It has recently come to my attention that my drinking is becoming a bit of a regular gig. Time for Dry July. Not least because it's a good cause for raising money for people living with cancer, but also because it's an opportunity for me to conduct a willpower check-up.

Whereas I once used to delicately sip a glass or two of pricey pinot noir with weekend dinners, somehow and inextricably my refined and genteel habit had slowly morphed into quaffing a bottle of any old paint stripper almost every night of the week.

How did this happen? Lately, over my lime and soda, I've given this a bit of deep and meaningful thought.

I grew up in a family where a cold beer at the end of a hard day's haymaking or shearing was pretty standard. My parents would occasionally offer me a small shandy which I, like most kids, readily accepted because it made me feel like a grown-up.

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In my teens I indulged in the usual alcohol-fuelled stupidity, but no more than most. During my twenties and thirties I probably drank less than my peers as I was busy getting on with getting ahead (whatever that means) and, looking back, life seemed relatively carefree. I mean, one could actually afford to buy a house in New Zealand back then.

Somewhere around age forty things changed.

My mother died suddenly, followed closely by the flood that took away my home and farm and everything in and on it, and was topped off shortly thereafter by my father dying in a freak accident. Even my loyal and faithful old dog up and died. Fortunately, the truck didn't break down and I still had my banjo.

Now, there are a number of ways one deals with any sudden loss of innocence. You could, for instance, pursue a country music recording contract, go on the road, and sing like a hillbilly. Or, if you can't yodel convincingly, as in my case, then drinking is often the more convenient and culturally accepted tension reliever.

Let me be clear. It's not like I was a raging alcoholic. I could still talk without slurring, cook a decent dinner and walk around without tripping over the old dog – stuffed and used as a rug these days. But therein lies the problem. The more I drank the more I could handle it. Practice was making perfect and the upward intake began.

Over time I obviously came to believe that the only real way to mark the end of a day was with a generous glass of red wine. Or three. It seems to assist with whatever the problem is by dropping a comforting, warmish veil over whatever the feelings are. It means you don't have to work stuff out. Often there's no way sense can be made of it anyway.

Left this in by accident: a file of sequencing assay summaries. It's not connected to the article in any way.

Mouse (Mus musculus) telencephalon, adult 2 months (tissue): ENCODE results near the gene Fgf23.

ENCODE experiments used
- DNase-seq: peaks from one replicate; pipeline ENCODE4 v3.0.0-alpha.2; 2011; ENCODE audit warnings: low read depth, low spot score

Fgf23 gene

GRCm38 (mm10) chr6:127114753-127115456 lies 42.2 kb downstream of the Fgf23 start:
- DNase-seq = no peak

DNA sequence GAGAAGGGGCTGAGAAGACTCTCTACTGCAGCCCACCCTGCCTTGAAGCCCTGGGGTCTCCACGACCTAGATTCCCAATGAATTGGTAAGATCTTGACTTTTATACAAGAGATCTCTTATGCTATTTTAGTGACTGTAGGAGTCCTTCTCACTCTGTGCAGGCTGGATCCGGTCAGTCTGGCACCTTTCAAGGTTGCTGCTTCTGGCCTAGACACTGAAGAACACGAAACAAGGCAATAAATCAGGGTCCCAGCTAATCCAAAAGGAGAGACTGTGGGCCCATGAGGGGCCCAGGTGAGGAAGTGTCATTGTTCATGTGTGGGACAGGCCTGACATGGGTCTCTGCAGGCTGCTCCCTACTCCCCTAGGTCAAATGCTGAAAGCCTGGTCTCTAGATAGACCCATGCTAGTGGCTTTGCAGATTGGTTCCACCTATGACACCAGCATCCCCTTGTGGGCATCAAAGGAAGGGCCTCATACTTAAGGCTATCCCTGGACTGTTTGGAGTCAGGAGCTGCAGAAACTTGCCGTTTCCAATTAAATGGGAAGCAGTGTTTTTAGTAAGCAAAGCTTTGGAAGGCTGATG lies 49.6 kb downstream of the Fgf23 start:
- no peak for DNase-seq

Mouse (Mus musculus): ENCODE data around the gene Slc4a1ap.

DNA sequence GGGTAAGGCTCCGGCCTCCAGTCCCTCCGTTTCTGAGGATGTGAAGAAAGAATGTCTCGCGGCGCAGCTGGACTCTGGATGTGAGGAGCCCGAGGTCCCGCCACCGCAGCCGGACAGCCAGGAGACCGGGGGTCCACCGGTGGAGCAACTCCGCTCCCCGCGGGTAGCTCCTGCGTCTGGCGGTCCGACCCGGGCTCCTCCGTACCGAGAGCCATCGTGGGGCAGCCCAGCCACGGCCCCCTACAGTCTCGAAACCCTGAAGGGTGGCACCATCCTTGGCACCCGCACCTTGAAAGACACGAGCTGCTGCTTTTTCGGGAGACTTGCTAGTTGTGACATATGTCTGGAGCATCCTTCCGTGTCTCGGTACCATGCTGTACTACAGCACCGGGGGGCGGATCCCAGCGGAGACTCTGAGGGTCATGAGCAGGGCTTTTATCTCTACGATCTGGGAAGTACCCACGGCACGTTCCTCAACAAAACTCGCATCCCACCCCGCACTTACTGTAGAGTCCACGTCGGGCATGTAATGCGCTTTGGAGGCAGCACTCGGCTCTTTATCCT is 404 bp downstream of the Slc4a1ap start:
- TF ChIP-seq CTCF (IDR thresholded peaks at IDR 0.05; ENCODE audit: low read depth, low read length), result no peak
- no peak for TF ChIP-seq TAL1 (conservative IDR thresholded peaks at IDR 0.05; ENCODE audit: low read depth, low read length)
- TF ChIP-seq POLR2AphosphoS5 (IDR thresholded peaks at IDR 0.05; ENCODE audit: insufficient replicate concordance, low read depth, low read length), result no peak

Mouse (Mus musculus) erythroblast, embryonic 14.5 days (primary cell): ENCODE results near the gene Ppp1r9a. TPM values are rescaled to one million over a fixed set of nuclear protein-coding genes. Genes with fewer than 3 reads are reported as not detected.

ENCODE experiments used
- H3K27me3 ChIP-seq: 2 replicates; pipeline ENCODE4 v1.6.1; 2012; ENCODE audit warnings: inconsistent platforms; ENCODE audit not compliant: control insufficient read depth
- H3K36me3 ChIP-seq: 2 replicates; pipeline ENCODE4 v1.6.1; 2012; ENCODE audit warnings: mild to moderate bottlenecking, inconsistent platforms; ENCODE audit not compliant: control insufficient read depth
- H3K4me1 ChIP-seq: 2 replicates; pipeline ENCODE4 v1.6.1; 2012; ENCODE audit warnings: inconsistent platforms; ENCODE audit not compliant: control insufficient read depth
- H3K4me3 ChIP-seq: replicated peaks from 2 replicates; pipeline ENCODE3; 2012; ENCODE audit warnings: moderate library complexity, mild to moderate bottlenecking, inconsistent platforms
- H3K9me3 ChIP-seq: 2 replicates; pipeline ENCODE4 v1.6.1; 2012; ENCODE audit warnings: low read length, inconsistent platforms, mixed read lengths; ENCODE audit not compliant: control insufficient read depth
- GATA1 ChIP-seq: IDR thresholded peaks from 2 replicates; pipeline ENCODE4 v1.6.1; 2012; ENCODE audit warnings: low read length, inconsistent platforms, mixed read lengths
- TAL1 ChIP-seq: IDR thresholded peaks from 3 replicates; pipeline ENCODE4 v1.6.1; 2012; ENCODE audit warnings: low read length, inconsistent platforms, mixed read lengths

Another welcome side effect is that one can sit and watch the six o'clock news in a kind of brain fog, which I have found useful over the years. With a glass in hand, some of the mind-numbing stupidity in the world has the edge taken off it ever so slightly.

Also, as many of us already know, alcohol definitely assists in smoothing the way during social occasions and certainly lends a helping hand with conviviality. I've learned to rely on it to get through the endless small talk and inanities.

Am I saying I'll never drink again? Hell, no. I suspect I'm a far more interesting person when I'm drinking. Or at least I think I am. I crank up my Appalachian music collection, sing in the shower, and toss brilliant ideas around like so much confetti. Of course, how interesting, tuneful or brilliant I really become is undoubtedly a matter of opinion.

Let me apologise too for writing about sobriety within the narrow confines of my own middle-aged, middle class, self-absorbed framework. I have not even touched on this nation's tragic epidemic of drinking and driving, drinking and violence and youth binge drinking. That's a whole other column.

What I do know is this year's Dry July money, raised via sponsorship of your non-drinking month, goes to Look Good Feel Better, who help people with cancer to look and feel more like their normal selves. The classes include tips, tricks and techniques to help participants recognise the person in the mirror.

During my partner's breast cancer treatment last year, she attended one of their 'make-over' classes, and came home with a bunch of goodies, and heightened self-esteem. She even made a friend there, and they helped each other immensely over the course of their treatment.

So, watch this space. It won't be easy to stop drinking, but at least I'll have a clear head for sorting out my music collection. And tuning the banjo.